Al-Hashd al-Sha‘bi—also known as the Popular Mobilization Units, the Shi‘i militias, or simply “the Hashd”—has joined Iraqi security forces and the Kurdish peshmerga to spearhead Iraq’s ongoing offensive against ISIS. The coordinated assault has scored significant successes in various parts of Diyala, Babil, and Salah al-Din, including the recapture of Tikrit. With this string of recent triumphs, the Hashd has provided a potent rallying point for a reinvigorated sense of Iraqi nationalism, albeit one with distinctly Shi‘i overtones. One would have to go back to the early 1980s and the beginnings of the Iran-Iraq war to find similarly successful examples of jingoistic mass mobilization in Iraq.
Following the takeover of up to a third of the country by ISIS in the summer of 2014, the highest Shi‘i clerical authority, Grand Ayatollah Ali al-Sistani, called on Iraqis to join the security services to help repel the ISIS threat. The resulting mass mobilization of Iraqi Shi‘a gave birth to the Hashd. In the first place, this included the hundreds of thousands of civilian volunteers, not all of whom could be absorbed by the state. Most of these volunteers have ended up in formations—such as Firqat al-Imam Ali and Firqat al-Abbas—organized by and answerable to the Shi‘i clerical authorities in Najaf and Karbala, and to the Iraqi state.
Perhaps even more consequential than the flood of civilian volunteers has been the involvement of trained and seasoned Shi‘i militias. These groups—including the Badr Corps, Asa’ib Ahl al-Haq, and Kata’ib Hezbollah—have varying degrees of support from and proximity to Iran. They have played a critical role in the fight against ISIS but have had a checkered past on the gruesome and divisive battlefields of Iraq and Syria.
The magnitude of the Hashd phenomenon, in terms of both the raw number of fighters and the group’s potency as a symbol of Iraqi strength, is such that it could potentially redraw not just Iraq’s military map but its political one as well. Indeed, given the Hashd’s popularity, it seems all but inevitable that an increasing number of Shi‘i political figures will try to position themselves as patrons of the Hashd. Already Vice President and former Prime Minister Nuri al-Maliki has baldly attempted to absorb the Hashd’s organic popular appeal.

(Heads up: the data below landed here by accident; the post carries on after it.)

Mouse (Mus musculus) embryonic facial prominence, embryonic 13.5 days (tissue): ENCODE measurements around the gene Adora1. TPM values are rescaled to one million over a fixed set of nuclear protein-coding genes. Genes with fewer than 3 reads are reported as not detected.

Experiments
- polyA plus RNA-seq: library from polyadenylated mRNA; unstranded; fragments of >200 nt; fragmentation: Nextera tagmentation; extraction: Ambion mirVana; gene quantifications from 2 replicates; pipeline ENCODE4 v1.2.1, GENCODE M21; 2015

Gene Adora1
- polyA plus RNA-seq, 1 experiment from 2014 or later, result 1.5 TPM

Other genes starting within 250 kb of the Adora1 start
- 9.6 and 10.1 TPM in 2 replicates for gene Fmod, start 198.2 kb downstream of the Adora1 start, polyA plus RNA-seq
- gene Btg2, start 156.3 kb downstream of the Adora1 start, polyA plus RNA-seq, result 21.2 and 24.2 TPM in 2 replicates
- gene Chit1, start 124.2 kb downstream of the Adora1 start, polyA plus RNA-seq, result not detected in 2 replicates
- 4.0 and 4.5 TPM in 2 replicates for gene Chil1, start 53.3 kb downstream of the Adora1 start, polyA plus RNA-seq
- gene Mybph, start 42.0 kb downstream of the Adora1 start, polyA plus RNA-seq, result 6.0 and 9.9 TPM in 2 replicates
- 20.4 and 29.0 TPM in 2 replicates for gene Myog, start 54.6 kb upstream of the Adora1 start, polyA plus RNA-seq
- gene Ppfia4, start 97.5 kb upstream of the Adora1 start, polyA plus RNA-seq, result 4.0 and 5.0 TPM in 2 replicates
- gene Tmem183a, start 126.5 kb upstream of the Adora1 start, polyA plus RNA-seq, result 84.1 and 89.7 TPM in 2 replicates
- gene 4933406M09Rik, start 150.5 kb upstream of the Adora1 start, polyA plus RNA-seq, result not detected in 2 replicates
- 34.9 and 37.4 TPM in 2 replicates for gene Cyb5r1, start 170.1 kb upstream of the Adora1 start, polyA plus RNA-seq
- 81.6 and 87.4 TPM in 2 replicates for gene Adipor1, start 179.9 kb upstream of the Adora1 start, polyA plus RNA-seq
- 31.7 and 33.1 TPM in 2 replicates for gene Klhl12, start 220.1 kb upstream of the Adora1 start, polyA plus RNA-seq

It is crucial that policymakers grasp the Hashd’s popularity in Iraq and the inescapable fact that some of its more pivotal—and some would say its more unsavory—elements will inevitably have a seat at Iraq’s political table in the near future. Rare is the Iraqi political actor who has anything with which to endear themselves to the Iraqi public beyond slogans, existential communal fears, and financial gain. This means that the Hashd, whose key constituent groups include paramilitary forces that are already firmly established in Iraqi politics, will be uniquely placed for political advancement should Iraq arrive at a “post-ISIS moment.” Along with their Iranian patrons, they are a force on the rise and will command a level of popular legitimacy that will be difficult to rival in Iraqi politics. To ignore this reality, no matter how unpalatable or inconvenient, is to risk increasing irrelevance in Iraq.
Many commentators have rightly raised questions about the Hashd’s composition and backing and what they could mean for Iraq and the region. While the pro-Hashd narrative focuses on civilian volunteers selflessly answering Sistani’s call to defend the country, not even the Hashd’s most ardent supporters deny the involvement of Shi‘i militias and Iran. Indeed, the importance of Iran’s role in Iraq’s fight against ISIS can scarcely be exaggerated, a fact that has naturally raised concerns about expanding Iranian influence.
However, these fears have often led observers to unrealistic and overly emotional conclusions about the Hashd’s role and objectives in Iraq. Some have even gone so far as to suggest equivalence between ISIS and the Shi‘i militias, but while neither may be good news from a Western perspective, there is little room for direct comparison between the two groups.
The Hashd have unquestionably committed excesses—war crimes even—including the kidnapping and murder of many Sunni men and the wholesale destruction of Sunni villages. But there is a difference between even these heinous acts and ISIS’s frank dedication to an ideology of genocide and slavery. The equivalence that some insist on according ISIS and the Hashd belittles, for example, what befell the Yazidis at the hands of ISIS. In contrast with ISIS’s genocidal violence against non-Sunnis, the Hashd has fought alongside—and at times even incorporated—Sunni, Christian, and regular forces.
Insisting on the supposed equivalence between ISIS and the Hashd also overlooks the nature of these organizations. As a recent study of ISIS argues, one of the group’s distinguishing features is that it is a “total organization,” which (as defined by sociologist Erving Goffman) enjoys more or less total control over its members’ everyday lives. Unlike the Hashd, ISIS follows in the bloodstained footprints of the Khmer Rouge, Maoist China, or the early Bolsheviks in trying to wipe out the existing social order and create an entirely new society in its stead.